I went home to shower and change and drop off the groceries. Home was a three-bedroom bungalow a few blocks from the square. I didn’t need a whole separate house, but it was paid for and everyone said I should wait until the economy improved before trying to sell it. My plan was to use the money to build an apartment over my studio and become Lost Hat’s first downtown resident.

I went back to the studio fresh and clean and ready for a new day. While I was putting groceries away, my Mac bugled that I had mail. There were two messages in my inbox. The first one was from the contest manager confirming receipt of my entry and giving me an entry number. I crossed both fingers and did a little dance in my rolling chair. Now all I had to do was wait three months for the results to be announced.

The next message was from Mariposa Internet Services. Probably an ad for upgrades. I opened it and caught one glimpse and rocked back in my chair like I’d taken a punch to the gut. Under some lines of text was a copy of one of my figure studies, the front shot of Ty lying on his side. But my modesty drape had been edited out and replaced with an enormous erect penis.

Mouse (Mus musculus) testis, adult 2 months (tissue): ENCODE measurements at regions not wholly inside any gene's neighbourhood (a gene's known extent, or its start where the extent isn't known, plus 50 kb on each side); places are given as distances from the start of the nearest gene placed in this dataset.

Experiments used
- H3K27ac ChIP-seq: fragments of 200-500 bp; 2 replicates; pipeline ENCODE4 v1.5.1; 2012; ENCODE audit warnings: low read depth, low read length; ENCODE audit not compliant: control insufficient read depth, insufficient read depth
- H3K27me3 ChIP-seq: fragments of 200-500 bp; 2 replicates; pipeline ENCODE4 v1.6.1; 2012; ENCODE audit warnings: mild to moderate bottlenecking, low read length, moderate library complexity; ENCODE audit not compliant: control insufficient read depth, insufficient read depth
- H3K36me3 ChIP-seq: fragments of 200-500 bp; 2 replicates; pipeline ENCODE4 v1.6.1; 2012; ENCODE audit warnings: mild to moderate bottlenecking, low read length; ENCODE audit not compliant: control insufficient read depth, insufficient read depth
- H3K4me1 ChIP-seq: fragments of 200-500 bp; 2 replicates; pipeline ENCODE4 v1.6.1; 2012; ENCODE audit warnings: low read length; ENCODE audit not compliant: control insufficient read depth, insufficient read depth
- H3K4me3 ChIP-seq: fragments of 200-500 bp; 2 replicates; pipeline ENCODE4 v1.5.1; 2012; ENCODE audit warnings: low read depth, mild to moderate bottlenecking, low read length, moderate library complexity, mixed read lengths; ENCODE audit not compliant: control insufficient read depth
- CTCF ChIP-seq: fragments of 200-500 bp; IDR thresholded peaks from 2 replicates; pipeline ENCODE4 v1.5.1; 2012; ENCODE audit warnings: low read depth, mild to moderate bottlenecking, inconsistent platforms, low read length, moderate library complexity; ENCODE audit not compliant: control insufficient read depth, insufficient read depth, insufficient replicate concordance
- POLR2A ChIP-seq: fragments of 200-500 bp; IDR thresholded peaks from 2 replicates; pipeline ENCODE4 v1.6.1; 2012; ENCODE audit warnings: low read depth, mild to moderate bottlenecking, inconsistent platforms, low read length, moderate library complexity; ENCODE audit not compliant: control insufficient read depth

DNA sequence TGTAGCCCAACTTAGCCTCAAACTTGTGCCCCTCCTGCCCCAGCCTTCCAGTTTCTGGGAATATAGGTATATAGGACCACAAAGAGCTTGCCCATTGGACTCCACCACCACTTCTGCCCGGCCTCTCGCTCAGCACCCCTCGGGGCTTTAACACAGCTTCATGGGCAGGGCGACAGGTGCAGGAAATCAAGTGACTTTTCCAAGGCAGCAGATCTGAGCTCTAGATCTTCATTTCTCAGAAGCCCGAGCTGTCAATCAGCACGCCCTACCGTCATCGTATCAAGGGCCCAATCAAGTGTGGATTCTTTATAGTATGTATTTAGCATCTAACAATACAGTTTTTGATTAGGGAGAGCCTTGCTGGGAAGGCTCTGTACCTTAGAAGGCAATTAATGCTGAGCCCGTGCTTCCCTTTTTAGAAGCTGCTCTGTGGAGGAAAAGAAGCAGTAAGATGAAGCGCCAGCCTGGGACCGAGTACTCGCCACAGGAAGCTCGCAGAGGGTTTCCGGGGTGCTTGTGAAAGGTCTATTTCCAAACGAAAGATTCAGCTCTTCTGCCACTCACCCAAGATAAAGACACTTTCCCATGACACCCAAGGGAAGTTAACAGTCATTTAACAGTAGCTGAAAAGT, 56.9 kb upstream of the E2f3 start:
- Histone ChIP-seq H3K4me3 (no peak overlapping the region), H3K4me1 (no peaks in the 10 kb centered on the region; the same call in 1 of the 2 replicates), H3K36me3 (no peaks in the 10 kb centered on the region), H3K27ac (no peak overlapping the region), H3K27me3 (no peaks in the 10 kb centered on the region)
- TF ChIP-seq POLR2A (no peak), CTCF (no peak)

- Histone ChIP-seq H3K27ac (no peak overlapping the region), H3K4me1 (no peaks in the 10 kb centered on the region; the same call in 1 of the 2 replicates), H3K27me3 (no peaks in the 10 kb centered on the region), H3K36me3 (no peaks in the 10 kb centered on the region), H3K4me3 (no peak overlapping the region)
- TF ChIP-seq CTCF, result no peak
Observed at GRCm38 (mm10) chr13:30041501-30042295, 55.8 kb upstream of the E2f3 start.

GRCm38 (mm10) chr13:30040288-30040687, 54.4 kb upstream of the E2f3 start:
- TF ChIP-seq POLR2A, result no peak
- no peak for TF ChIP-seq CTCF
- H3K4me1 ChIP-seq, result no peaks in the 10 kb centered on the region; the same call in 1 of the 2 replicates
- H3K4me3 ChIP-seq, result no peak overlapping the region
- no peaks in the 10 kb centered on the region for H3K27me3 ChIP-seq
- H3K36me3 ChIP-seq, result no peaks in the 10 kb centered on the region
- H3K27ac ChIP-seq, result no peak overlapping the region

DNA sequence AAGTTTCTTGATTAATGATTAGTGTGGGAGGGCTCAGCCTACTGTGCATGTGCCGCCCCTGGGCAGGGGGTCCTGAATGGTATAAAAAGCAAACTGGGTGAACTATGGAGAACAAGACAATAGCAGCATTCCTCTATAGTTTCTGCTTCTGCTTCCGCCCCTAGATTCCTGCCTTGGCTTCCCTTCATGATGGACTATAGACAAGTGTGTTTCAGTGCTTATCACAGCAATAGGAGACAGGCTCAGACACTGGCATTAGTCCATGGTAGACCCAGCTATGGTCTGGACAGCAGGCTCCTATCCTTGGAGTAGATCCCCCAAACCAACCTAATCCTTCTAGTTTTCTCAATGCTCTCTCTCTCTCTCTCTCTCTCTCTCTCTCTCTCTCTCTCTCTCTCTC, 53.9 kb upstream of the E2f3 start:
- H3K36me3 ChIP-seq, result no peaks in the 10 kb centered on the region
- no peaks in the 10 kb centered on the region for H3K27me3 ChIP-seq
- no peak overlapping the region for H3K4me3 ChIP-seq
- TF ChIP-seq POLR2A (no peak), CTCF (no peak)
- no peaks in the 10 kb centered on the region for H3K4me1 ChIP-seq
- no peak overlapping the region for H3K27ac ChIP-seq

It was hideous. It was frightening. Who would do such a thing?

I closed my eyes and commanded myself to breathe: in, out, in, out. Then I steeled myself for another look. The paste job was amateurish. The skin tones didn’t even match. But only a pro would notice details like that. My beautiful figure study had been turned into pornography.

Was the contest bogus? How could it be? I’d known about it for years. I’d gotten the website from an article in a reputable magazine and typed it in by hand.

I took another deep breath and tried to focus — calmly, calmly — on the text. The first two lines read:

You’re not the only one in this town that knows how to use Photoshop. How do you like my work?

Then came the hideous picture. I scrolled past it quickly, getting it all the way out of view. The message went on:

Didn’t you think it was a just a tad risky to put naked pictures of your boyfriend out there to be phished up by everybody and their bot? Or did you put your AMBITION before your INTEGRITY? Did you even ask Mr. Big Shot for permission first?

I don’t think so!!!

Now I’ve caught you in my net (that’s a pun: get it? Cuz I’m ROFLMAO) Unless you and your lover want to see my artwork all over the web tomorrow morning, you better come to my office today at 5:00 sharp to receive your penalty.

Your ever-vigilant Internet service provider,



The blood drained from my face. I felt icy cold. I sat back in my chair, staring at the screen, patting my cheeks and pressing my hands over my temples to squeeze out the dark panic that filled my brain.

What had I done? Heaven help me, what had I done?